Tracking and measuring one’s mood is an activity many of us are familiar with. Perhaps we put colored dots on our calendars to mark when we have a bad day or maybe we journal about our days and how our moods affected them. Even as children we were aware of our moods and felt the urge to analyze them. Some of us may have even purchased mood rings as children as a means to measure our moods. While the validity of mood rings is questionable at best, tracking your mood is a highly beneficial and common practice.
People choose to track their moods for a variety of reasons such as monitoring their mood or to identify external factors that may be influencing their mood. Additionally, understanding one’s emotional state has been an increasingly popular practice. A majority of people will use mood tracking apps in conjunction or as supporting tools with more professional treatments, such as therapy (Islam & Choudhury, 2020; Stark, 2020; Van Ameringen et al., 2017).
What makes the aspect of tracking your mood in an app so attractive to people? Not only is it generally easier, faster, and more convenient, people typically feel more “safe” and comfortable to report their mood to an app rather than a clinician or therapist (Van Ameringen et al., 2017). This may allow people to be more open and honest about their moods and what external factors may have influenced them. For example, someone may feel embarrassed to tell someone about a time they got upset or distressed over a trivial issue. However, it is important to note that mood tracking apps are tools meant to support one’s professional treatment or for casual tracking, not as a replacement for professional help (Stark, 2020).
As mentioned above, the reason why someone would get a mood tracking app is varied quite a bit. However, it is generally to improve one’s awareness of emotions, analyze one’s mood, or keep a note of mood changes during a period of time. Whether self-prescribed or recommended by a healthcare professional, researchers have determined 5 main reasons why people use mood tracking apps (Meiners, 2019).
The use of mood tracking apps, and other healthcare apps, have broken barriers and created accessible healthcare and/or support (Bush et al., 2019). Especially amidst a pandemic, mental health apps have become wildly popular amongst the youth and elderly alike. However, there is some debate about what makes mental health, particularly mood tracking apps, legitimate and effective.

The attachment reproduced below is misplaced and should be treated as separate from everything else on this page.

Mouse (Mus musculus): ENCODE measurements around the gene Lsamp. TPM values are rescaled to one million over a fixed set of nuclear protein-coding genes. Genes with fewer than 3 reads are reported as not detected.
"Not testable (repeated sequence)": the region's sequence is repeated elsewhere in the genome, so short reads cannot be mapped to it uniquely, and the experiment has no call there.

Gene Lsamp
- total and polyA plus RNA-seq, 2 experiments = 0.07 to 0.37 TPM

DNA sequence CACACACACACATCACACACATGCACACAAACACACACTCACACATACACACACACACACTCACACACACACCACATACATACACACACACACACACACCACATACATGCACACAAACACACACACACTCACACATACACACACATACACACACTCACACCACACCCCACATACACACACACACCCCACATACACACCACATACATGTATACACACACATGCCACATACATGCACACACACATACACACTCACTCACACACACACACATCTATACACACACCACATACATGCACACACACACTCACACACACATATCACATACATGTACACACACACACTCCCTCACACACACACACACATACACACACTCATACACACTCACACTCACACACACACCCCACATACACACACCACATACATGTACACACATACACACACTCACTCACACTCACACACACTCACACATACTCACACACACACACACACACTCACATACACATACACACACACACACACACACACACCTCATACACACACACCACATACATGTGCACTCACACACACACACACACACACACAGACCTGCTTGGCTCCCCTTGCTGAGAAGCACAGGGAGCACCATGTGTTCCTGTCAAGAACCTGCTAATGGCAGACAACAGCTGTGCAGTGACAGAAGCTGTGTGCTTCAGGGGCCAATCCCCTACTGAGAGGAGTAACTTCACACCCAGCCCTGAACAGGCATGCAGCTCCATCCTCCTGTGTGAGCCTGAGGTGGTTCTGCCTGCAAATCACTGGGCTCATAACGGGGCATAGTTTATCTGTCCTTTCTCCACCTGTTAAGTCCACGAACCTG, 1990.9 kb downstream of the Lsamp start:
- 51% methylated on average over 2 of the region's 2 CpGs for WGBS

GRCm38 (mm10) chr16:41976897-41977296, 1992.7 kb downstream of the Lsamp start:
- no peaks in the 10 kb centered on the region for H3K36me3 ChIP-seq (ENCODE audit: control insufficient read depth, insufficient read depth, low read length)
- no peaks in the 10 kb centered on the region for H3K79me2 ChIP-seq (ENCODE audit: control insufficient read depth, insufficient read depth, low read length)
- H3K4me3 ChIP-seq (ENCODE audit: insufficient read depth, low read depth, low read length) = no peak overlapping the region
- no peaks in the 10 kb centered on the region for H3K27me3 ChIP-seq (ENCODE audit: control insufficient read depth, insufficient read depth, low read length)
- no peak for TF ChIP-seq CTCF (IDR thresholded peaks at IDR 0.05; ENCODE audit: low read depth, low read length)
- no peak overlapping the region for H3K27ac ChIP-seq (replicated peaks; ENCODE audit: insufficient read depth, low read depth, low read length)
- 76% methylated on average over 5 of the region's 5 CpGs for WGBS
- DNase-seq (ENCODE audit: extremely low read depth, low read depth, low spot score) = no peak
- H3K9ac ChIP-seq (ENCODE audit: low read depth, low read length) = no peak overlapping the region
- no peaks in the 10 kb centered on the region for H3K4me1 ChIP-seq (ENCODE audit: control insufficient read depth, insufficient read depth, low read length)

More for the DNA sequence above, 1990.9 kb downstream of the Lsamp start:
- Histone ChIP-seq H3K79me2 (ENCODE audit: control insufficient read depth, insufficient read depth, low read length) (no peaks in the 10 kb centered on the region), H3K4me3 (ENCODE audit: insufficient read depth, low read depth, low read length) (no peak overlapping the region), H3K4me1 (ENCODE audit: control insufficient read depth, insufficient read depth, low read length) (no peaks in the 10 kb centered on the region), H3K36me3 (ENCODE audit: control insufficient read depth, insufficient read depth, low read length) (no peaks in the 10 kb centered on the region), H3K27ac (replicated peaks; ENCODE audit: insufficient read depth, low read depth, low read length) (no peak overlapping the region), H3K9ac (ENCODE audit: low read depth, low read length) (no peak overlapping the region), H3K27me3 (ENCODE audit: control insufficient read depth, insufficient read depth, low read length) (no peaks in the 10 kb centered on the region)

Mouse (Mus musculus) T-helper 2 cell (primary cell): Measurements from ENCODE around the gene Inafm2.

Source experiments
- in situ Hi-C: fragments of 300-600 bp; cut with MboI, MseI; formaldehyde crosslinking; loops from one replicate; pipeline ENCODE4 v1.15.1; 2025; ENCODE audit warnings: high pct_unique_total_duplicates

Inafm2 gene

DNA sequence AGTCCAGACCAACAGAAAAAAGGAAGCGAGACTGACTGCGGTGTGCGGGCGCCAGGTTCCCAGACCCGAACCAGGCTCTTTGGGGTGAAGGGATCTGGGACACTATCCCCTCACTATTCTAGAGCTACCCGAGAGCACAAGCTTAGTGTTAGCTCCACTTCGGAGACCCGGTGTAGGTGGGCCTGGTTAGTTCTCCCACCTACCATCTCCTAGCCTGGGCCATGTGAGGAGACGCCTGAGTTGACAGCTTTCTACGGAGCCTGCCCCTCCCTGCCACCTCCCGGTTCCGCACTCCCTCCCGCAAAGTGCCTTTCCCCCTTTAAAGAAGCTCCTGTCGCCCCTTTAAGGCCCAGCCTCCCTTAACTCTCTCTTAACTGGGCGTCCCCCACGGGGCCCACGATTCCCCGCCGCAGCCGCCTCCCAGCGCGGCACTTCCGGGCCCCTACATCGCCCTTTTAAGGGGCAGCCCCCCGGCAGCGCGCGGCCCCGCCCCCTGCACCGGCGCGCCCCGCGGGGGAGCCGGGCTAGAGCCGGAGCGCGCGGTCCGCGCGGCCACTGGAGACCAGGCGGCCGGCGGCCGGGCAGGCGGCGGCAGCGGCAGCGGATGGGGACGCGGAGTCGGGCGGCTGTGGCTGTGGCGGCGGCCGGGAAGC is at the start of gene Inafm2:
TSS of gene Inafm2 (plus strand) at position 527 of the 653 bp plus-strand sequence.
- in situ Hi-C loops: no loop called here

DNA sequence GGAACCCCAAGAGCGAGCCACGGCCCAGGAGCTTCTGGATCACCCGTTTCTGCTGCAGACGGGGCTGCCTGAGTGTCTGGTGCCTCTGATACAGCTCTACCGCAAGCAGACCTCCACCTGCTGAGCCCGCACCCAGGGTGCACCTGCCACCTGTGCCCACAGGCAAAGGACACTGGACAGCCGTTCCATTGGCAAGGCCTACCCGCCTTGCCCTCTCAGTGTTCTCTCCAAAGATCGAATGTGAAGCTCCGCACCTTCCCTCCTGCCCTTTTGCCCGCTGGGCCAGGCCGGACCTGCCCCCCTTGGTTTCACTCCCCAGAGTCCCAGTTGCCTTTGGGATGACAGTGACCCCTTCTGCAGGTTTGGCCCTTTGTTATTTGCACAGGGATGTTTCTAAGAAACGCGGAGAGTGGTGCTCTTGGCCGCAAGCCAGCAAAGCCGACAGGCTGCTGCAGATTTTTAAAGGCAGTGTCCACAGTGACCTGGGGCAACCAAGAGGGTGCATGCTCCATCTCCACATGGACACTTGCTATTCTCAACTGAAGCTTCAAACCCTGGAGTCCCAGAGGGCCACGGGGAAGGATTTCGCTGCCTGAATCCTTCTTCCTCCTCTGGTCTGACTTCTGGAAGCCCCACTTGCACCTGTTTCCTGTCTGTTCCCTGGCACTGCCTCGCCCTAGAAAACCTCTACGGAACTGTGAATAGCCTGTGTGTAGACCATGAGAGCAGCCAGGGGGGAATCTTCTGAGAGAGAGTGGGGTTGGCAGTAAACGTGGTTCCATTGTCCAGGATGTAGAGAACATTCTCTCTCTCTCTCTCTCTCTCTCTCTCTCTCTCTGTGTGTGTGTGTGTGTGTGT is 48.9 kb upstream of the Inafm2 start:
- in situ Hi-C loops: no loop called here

A survey distributed by Stawarz and colleagues (2019) asked 81 people what they looked for in mood tracking apps and other mental health apps. More specifically, which features they found to be important and credible. 32% of respondents reported that professional input and the ability to self-monitor were very important. When asked about specific features, 40% of respondents said mood tracking was very important and another 59% responded that guided activities in addition to mood tracking were important features they looked for.
So, that is a pretty good idea of what users look for in a good mood tracking app, but what do professionals think comprises a good mood tracking app? While each professional may differ on opinions and criteria, the general consensus is the app is based in CBT (cognitive behavioral therapy), addresses anxiety and low mood, includes customization, enables a tracking or report system of symptoms or mood, curates specific activities based on mood, consists of a simple interface, establishes efficacy, and provides credible information (Bush et al., 2019).
This is not an exhaustive list as there is some debate on whether or not mood tracking and other mental health apps are effective and legitimate. Some mental health professionals detest the idea of these apps while others welcome them with open arms. However, mental health apps have been improving and increasing their validity as useful tools of support.
As discussed above, there are so many reasons why people get mood tracking apps
While they cannot diagnose or treat a mental disorder, mood tracking apps can help when feelings of anxiety and depression are present (Costello & Floegel, 2020). Mood tracking apps can help you understand your emotions, honor them, cope with them, and monitor them. Even if mood tracking apps aren’t your thing, it can’t hurt to try one out (Costello & Floegel, 2020; Meiners, 2019).
Bush, N. E., Armstrong, C. M., & Hoyt, T. V. (2019). Smartphone apps for psychological health: A brief state of the science review. Psychological Services, 16(2), 188–195. https://doi.org/10.1037/ser0000286
Costello, K. L., & Floegel, D. (2020). “Predictive ads are not doctors”: Mental health tracking and technology companies. Proceedings of the Association for Information Science and Technology, 57(1), e250. https://doi.org/10.1002/pra2.250
Islam, M. A., & Choudhury, N. (2020). Mobile apps for Mental Health: a content analysis. Indian Journal of Mental Health, 7(3).
Meiners, M.M. (2019). Motivations to use health-related self-tracking apps.
Stawarz, K., Preist, C., & Coyle, D. (2019). Use of Smartphone Apps, Social Media, and Web-Based Resources to Support Mental Health and Well-Being: Online Survey. JMIR mental health, 6(7), e12546. https://doi.org/10.2196/12546
Van Ameringen, M., Turna, J., Khalesi, Z., Pullia, K., & Patterson, B. (2017). There is an app for that! The current state of mobile applications (apps) for DSM-5 obsessive-compulsive disorder, posttraumatic stress disorder, anxiety and mood disorders. Depression and anxiety, 34(6), 526–539. https://doi.org/10.1002/da.22657